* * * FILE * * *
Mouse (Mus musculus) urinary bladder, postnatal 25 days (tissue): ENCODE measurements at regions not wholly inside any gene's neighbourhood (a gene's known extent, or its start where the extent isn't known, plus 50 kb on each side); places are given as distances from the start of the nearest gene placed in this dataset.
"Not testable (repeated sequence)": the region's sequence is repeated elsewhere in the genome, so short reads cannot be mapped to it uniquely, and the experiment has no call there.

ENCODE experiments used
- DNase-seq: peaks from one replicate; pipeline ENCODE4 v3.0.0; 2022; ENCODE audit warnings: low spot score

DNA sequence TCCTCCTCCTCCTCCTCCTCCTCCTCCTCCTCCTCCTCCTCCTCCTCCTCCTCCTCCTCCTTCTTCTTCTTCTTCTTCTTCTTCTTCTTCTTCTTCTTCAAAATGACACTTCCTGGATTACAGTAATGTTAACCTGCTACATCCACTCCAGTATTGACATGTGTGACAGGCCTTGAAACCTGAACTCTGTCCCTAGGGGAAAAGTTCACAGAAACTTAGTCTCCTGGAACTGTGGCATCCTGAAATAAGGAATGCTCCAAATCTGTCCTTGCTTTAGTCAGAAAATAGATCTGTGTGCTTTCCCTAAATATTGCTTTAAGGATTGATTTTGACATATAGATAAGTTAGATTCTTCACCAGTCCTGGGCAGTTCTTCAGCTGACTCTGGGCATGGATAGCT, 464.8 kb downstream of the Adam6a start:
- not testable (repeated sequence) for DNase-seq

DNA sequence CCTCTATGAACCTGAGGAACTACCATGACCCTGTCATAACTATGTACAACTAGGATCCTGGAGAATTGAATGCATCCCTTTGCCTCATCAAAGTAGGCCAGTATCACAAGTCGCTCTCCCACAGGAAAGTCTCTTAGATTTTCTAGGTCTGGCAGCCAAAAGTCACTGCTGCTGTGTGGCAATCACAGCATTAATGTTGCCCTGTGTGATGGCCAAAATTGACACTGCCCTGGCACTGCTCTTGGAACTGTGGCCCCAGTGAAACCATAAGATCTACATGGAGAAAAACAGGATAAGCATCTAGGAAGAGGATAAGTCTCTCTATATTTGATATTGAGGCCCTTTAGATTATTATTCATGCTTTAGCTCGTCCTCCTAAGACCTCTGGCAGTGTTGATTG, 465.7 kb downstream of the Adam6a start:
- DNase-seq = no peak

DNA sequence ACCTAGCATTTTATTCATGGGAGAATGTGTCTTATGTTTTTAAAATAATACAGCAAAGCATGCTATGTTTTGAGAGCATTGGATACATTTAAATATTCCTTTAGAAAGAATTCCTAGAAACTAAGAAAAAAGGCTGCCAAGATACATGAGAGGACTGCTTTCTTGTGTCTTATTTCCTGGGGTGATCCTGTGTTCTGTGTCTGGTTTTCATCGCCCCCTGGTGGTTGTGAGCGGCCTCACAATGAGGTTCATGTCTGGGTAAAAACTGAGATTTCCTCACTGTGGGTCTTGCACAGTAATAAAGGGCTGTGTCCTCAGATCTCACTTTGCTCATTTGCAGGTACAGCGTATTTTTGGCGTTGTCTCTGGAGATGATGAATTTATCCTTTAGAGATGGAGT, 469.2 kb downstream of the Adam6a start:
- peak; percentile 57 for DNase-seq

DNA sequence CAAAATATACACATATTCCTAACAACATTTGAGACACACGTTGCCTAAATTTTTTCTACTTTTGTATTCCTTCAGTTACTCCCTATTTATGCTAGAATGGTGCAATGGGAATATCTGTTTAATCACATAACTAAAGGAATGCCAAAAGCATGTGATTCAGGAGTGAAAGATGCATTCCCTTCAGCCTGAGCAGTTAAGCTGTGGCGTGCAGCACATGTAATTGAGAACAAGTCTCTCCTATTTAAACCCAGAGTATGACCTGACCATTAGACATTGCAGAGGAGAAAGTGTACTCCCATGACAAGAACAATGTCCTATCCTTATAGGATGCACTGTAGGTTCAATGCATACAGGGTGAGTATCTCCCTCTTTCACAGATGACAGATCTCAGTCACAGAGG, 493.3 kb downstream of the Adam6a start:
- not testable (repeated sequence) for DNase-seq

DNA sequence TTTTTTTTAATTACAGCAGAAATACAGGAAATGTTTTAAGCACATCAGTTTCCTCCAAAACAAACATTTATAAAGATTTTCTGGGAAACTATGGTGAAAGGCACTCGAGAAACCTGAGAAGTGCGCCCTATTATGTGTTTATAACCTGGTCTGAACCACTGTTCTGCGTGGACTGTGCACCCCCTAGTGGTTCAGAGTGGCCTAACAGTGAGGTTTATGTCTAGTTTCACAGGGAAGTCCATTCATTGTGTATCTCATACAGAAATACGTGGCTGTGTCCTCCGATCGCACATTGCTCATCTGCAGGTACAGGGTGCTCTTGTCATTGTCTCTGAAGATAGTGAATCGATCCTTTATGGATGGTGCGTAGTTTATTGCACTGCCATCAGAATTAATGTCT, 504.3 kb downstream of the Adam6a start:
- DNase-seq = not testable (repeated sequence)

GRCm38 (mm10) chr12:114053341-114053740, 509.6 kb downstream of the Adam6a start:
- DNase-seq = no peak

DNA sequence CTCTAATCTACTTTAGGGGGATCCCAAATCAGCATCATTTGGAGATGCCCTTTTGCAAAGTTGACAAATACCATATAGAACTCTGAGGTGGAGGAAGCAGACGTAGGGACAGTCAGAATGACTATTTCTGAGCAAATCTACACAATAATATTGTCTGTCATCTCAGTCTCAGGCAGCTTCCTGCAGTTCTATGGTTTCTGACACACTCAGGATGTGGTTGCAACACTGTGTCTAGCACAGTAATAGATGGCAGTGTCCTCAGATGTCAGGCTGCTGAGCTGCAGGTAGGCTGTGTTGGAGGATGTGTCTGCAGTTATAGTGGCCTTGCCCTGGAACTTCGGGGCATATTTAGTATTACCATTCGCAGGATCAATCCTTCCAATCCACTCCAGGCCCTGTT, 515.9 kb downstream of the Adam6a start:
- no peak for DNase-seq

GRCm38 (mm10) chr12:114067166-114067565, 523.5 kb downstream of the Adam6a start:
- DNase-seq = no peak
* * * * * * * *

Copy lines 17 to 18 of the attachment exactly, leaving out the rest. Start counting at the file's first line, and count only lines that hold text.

DNA sequence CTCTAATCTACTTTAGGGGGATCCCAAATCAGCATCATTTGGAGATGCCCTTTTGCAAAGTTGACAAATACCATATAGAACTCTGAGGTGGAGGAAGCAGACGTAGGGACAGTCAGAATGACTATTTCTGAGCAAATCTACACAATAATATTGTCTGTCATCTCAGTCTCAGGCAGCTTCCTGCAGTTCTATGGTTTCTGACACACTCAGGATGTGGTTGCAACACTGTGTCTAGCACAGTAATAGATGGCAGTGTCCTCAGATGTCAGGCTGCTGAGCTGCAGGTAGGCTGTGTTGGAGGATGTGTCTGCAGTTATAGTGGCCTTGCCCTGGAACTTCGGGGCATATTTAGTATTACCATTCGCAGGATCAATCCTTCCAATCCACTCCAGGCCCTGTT, 515.9 kb downstream of the Adam6a start:
- no peak for DNase-seq